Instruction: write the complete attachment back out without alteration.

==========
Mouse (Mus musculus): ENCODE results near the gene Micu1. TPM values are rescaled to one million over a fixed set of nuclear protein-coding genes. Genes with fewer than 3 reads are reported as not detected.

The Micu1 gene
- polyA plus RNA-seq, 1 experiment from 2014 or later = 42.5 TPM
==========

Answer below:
Mouse (Mus musculus): ENCODE results near the gene Micu1. TPM values are rescaled to one million over a fixed set of nuclear protein-coding genes. Genes with fewer than 3 reads are reported as not detected.

The Micu1 gene
- polyA plus RNA-seq, 1 experiment from 2014 or later = 42.5 TPM